Southern Pine Beetle (SPB), Dendroctonus frontalis, is one of the most destructive insect pests
of pines. Maryland is in the northern range of this bark beetle. SPB is 2-4mm in length and is
dark reddish brown to black in color. Loblolly is a preferred host of SPB, and tends to attack
large mature stands of pine. SPB creates S-shaped galleries in the bark, and while feeding it
inoculates the tree with a blue stain fungus. Following a mass emergence of SPB a shotgun
pattern will appear from a tree. These outbreaks often occur after a mild winter or a hot, dry
A clerid beetle, Thanasimus dubius, is a predator of both adult and larval southern pine beetles.
Additional natural enemies of SPB include other predators, woodpeckers, parasitoids, and
diseases, which can reduce populations, but not stem an outbreak. One of the most effective
SPB management tool is maintaining an appropriate stand density. Thinning a stand will change
the microenvironment and help disrupt the beetle’s pheromone communication system.
The southern Maryland counties and the southern Eastern Shore counties have been identified as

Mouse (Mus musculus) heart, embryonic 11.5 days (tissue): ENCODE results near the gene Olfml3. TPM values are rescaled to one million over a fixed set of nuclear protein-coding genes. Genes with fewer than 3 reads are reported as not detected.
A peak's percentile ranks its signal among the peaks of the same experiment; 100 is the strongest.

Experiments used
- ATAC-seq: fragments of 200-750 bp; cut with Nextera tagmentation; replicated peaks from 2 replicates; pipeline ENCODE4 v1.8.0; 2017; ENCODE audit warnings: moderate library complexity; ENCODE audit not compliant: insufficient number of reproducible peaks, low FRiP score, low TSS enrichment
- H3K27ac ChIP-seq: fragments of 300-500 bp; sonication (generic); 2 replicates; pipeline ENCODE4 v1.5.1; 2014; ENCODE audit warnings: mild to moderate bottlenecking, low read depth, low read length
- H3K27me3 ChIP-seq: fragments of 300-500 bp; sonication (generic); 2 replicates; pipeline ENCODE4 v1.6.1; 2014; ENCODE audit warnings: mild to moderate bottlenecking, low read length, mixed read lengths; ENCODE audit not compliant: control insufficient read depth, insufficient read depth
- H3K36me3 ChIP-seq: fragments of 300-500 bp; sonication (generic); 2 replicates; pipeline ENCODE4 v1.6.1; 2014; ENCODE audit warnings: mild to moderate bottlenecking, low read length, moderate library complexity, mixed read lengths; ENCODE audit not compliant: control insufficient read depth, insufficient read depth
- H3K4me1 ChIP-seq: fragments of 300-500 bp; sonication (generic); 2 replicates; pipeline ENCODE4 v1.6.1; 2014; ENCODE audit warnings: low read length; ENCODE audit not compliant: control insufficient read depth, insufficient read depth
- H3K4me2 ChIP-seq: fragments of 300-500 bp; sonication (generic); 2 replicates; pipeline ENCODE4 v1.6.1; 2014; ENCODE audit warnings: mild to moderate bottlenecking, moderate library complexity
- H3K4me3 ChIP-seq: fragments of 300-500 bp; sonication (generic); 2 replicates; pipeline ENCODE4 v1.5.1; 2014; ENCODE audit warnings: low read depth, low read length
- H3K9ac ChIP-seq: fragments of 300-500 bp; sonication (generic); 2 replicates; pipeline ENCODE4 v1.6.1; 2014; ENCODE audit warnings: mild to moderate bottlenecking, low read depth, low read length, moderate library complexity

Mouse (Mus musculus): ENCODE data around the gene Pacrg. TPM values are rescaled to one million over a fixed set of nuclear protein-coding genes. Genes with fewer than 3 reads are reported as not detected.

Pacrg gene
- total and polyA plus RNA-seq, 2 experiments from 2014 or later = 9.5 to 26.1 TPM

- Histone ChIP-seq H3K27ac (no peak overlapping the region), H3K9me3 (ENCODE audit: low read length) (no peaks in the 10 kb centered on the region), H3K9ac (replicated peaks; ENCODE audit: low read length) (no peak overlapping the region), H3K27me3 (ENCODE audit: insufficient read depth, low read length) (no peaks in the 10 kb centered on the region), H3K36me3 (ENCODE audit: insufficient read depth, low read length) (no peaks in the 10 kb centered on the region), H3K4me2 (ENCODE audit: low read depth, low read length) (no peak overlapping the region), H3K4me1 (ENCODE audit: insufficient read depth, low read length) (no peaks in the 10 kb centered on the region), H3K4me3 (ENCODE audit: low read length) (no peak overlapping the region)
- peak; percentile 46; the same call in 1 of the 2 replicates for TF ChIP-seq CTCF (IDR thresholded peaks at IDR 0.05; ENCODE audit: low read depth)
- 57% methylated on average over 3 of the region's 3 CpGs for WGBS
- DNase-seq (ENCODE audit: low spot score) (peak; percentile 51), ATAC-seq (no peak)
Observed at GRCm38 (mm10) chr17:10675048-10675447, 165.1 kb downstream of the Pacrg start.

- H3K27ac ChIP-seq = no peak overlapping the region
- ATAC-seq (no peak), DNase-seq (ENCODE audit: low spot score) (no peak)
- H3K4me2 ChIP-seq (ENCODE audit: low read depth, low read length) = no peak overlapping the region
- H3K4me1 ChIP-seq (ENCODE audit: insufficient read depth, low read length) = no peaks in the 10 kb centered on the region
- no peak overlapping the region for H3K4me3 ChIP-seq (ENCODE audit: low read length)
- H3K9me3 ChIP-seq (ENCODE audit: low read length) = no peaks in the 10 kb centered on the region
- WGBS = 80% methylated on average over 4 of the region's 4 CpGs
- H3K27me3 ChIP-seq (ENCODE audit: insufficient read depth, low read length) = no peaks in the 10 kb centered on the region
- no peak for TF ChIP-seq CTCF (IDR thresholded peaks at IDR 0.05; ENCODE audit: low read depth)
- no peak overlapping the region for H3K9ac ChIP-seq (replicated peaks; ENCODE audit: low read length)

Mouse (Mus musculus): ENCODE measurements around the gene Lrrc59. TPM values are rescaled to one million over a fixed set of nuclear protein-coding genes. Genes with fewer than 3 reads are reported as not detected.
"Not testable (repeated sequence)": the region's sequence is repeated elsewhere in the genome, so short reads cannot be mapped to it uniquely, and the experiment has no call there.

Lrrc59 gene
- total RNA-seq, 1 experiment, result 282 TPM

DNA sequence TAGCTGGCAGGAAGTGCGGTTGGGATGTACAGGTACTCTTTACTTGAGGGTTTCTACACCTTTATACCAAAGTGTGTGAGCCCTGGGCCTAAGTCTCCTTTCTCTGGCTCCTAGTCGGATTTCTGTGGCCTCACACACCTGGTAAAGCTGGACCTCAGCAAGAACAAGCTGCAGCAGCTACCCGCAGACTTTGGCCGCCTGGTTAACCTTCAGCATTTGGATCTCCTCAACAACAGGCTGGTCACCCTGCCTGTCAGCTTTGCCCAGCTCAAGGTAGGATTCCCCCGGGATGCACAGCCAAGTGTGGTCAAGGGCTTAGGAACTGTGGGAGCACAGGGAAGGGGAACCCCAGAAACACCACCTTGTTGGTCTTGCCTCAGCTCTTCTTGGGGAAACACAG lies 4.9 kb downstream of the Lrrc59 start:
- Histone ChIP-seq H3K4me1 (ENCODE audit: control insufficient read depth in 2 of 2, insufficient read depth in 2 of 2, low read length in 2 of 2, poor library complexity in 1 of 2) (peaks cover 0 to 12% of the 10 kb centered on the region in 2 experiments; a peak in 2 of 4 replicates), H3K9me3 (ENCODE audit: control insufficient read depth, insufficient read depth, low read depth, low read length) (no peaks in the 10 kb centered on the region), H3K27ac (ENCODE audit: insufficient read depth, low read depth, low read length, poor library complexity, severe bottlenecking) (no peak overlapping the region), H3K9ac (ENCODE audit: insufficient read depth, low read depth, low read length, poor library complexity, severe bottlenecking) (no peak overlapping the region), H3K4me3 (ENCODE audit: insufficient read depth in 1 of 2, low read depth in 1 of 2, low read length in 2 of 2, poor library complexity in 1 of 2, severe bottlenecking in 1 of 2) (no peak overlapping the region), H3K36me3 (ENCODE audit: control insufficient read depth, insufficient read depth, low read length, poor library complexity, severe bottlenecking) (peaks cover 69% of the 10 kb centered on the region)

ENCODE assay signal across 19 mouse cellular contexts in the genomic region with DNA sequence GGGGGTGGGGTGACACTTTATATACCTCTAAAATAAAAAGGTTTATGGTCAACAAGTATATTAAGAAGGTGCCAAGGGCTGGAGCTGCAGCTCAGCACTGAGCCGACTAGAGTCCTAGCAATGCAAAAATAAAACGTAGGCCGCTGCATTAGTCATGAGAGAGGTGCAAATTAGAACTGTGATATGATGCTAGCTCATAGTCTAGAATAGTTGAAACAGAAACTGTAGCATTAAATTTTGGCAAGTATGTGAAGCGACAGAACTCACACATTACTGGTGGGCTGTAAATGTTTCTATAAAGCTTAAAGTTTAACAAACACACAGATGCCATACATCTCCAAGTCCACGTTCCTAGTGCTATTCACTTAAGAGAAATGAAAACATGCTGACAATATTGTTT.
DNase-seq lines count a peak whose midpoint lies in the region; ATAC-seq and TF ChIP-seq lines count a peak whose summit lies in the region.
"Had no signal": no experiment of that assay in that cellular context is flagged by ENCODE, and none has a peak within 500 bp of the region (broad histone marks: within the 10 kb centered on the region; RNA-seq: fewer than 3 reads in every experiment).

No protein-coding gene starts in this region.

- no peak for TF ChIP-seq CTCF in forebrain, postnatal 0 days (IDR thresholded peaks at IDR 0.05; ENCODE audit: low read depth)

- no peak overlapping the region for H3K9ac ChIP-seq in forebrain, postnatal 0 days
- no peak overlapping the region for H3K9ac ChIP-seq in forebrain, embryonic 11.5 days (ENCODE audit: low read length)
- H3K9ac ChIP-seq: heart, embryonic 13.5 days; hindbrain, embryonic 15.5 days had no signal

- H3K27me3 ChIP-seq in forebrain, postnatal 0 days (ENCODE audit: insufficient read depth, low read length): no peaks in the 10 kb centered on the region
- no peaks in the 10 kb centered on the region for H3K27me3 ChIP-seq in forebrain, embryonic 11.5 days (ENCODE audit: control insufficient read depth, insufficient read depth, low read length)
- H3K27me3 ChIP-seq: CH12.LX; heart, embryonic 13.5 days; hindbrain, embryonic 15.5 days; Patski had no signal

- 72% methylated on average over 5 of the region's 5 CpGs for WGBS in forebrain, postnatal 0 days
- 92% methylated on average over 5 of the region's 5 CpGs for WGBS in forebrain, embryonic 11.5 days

at risk for SPB outbreaks by the US Forest Service. Those counties (Calvert, Charles, Prince
Georges, Saint Mary’s. Talbot, Dorchester, Somerset and Worcester) are being surveyed during
April and May for SPB. Lindgren funnel traps are set up in loblolly forests and checked weekly
for six weeks. The number of SPB and the clerid predator are recorded. Using those numbers it
is determined if the SPB population is declining, static, increasing, or at outbreak levels. In the
past two years all populations of SPB in Maryland have been at low or declining levels with the
exception of Dorchester County. The Andrews and Crapo areas of Dorchester County have seen
300 acres of pine mortality due to SPB. Some logging in these areas has occurred but
populations are expected to spread as long as favorable conditions persist.